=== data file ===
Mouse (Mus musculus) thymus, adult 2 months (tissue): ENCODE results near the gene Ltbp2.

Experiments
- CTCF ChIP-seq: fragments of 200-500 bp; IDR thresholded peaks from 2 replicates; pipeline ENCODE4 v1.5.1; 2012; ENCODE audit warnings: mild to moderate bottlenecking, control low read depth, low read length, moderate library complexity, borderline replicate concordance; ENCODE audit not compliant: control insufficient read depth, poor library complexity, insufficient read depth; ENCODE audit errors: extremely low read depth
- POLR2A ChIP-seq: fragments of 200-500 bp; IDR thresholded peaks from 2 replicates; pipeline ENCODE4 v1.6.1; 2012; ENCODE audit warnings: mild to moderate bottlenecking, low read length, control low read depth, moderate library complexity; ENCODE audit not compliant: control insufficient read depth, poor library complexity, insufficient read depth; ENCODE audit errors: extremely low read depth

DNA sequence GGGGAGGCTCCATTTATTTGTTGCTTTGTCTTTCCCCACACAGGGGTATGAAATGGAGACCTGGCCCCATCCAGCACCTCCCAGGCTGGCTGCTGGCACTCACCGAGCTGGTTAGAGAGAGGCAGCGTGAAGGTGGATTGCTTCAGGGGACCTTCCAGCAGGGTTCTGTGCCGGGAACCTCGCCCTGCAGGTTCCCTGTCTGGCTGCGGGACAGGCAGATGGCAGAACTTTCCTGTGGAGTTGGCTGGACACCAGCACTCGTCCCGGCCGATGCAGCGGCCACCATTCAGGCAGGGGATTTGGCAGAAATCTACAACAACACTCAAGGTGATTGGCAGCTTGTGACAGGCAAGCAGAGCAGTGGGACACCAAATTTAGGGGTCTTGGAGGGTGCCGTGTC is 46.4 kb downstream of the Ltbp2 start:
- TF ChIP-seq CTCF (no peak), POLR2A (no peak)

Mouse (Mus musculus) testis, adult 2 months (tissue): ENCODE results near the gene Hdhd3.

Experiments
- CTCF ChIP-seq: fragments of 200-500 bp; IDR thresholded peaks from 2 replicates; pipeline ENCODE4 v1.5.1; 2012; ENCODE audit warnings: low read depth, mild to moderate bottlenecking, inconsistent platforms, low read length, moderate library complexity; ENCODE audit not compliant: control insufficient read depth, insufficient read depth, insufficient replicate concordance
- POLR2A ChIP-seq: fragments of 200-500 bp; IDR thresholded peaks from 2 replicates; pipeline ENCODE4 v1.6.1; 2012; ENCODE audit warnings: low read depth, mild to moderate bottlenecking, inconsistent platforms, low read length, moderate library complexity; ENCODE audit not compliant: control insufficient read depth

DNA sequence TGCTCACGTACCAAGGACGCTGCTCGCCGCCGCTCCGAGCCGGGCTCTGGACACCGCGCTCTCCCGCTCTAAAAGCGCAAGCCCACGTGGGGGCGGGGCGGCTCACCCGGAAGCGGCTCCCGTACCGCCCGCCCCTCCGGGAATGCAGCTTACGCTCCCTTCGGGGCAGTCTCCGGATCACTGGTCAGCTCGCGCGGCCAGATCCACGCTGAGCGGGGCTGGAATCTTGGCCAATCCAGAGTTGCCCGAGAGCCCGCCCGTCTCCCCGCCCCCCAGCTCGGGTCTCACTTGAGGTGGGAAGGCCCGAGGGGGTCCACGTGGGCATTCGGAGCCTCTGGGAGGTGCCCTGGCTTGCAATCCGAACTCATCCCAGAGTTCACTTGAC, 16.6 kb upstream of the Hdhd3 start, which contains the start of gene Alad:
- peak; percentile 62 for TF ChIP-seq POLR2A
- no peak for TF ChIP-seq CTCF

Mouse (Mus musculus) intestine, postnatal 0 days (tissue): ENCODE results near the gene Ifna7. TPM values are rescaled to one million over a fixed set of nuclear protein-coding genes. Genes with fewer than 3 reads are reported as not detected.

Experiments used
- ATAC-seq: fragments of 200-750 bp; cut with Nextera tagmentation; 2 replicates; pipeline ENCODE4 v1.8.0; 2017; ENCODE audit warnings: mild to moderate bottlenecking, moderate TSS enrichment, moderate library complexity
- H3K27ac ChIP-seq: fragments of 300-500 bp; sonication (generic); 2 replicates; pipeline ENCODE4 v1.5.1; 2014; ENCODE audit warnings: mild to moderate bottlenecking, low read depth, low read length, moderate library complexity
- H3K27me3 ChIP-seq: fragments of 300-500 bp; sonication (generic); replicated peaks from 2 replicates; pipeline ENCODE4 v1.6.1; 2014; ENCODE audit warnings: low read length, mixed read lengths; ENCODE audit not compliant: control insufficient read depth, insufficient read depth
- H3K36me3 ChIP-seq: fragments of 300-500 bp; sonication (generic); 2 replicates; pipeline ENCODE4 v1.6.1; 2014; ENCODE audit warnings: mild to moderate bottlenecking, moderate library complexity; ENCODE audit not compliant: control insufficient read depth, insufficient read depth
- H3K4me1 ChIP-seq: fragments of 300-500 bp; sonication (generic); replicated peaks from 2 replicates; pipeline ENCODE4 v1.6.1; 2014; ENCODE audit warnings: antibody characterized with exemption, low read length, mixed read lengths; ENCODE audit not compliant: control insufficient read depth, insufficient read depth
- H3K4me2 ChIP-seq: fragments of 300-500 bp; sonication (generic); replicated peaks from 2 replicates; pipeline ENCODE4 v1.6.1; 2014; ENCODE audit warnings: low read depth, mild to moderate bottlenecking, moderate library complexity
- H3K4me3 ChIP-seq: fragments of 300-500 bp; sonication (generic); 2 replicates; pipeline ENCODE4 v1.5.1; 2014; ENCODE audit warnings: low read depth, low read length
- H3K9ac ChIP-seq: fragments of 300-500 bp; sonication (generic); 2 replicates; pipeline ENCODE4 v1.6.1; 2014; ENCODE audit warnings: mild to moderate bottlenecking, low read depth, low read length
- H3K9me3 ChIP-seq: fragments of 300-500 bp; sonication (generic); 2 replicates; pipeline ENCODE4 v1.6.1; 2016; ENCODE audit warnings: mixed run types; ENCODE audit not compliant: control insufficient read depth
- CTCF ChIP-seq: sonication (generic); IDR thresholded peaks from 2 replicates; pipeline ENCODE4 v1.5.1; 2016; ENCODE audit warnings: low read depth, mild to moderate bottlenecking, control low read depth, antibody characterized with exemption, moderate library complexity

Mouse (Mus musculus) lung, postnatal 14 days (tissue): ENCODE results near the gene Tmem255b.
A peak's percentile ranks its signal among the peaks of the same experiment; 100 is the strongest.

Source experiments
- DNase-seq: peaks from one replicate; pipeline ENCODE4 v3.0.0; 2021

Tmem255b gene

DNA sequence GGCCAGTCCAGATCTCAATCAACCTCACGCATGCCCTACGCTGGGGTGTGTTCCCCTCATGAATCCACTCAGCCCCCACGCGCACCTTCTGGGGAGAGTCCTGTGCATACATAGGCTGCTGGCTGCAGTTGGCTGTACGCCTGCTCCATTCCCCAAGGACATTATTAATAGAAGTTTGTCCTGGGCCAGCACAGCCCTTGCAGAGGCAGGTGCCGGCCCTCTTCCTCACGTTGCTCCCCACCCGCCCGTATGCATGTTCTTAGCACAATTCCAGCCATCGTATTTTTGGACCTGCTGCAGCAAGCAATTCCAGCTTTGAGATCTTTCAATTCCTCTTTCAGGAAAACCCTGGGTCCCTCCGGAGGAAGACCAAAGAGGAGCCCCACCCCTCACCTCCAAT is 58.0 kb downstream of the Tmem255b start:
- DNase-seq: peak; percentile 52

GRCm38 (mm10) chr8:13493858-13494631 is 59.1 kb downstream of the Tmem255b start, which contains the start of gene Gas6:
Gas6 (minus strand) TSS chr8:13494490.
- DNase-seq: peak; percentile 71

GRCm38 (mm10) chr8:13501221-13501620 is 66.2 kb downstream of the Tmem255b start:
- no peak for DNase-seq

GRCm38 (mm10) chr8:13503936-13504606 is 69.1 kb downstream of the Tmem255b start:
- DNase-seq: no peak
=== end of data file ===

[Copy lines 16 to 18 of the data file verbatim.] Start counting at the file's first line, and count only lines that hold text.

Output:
- ATAC-seq: fragments of 200-750 bp; cut with Nextera tagmentation; 2 replicates; pipeline ENCODE4 v1.8.0; 2017; ENCODE audit warnings: mild to moderate bottlenecking, moderate TSS enrichment, moderate library complexity
- H3K27ac ChIP-seq: fragments of 300-500 bp; sonication (generic); 2 replicates; pipeline ENCODE4 v1.5.1; 2014; ENCODE audit warnings: mild to moderate bottlenecking, low read depth, low read length, moderate library complexity
- H3K27me3 ChIP-seq: fragments of 300-500 bp; sonication (generic); replicated peaks from 2 replicates; pipeline ENCODE4 v1.6.1; 2014; ENCODE audit warnings: low read length, mixed read lengths; ENCODE audit not compliant: control insufficient read depth, insufficient read depth